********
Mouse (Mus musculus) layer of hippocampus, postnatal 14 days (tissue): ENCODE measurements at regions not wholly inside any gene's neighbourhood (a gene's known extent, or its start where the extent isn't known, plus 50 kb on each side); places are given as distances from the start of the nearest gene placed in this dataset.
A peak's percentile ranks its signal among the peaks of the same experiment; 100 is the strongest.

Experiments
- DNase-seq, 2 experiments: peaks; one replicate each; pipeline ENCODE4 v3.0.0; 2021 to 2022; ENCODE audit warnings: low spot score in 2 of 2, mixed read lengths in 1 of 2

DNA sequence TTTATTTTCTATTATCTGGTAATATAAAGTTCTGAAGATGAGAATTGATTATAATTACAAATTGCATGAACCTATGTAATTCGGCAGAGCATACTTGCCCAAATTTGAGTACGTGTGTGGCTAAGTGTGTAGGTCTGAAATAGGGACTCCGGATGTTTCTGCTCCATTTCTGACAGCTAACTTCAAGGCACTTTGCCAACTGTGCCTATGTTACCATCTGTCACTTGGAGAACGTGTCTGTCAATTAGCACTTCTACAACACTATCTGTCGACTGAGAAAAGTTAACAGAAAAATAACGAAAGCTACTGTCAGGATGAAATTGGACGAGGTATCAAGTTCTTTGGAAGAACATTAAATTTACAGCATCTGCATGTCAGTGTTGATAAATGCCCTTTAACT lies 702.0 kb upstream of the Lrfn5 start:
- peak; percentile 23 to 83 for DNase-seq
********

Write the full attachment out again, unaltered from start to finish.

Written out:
Mouse (Mus musculus) layer of hippocampus, postnatal 14 days (tissue): ENCODE measurements at regions not wholly inside any gene's neighbourhood (a gene's known extent, or its start where the extent isn't known, plus 50 kb on each side); places are given as distances from the start of the nearest gene placed in this dataset.
A peak's percentile ranks its signal among the peaks of the same experiment; 100 is the strongest.

Experiments
- DNase-seq, 2 experiments: peaks; one replicate each; pipeline ENCODE4 v3.0.0; 2021 to 2022; ENCODE audit warnings: low spot score in 2 of 2, mixed read lengths in 1 of 2

DNA sequence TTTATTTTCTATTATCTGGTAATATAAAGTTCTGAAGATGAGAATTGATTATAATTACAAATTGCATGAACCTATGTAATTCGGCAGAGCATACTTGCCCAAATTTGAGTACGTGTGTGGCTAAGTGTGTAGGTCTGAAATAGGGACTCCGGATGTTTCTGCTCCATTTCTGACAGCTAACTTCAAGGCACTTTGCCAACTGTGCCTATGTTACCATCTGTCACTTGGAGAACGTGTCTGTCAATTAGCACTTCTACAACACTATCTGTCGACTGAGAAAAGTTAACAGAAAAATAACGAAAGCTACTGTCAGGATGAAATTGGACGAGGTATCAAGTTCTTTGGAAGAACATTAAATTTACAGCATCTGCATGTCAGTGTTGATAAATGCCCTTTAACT lies 702.0 kb upstream of the Lrfn5 start:
- peak; percentile 23 to 83 for DNase-seq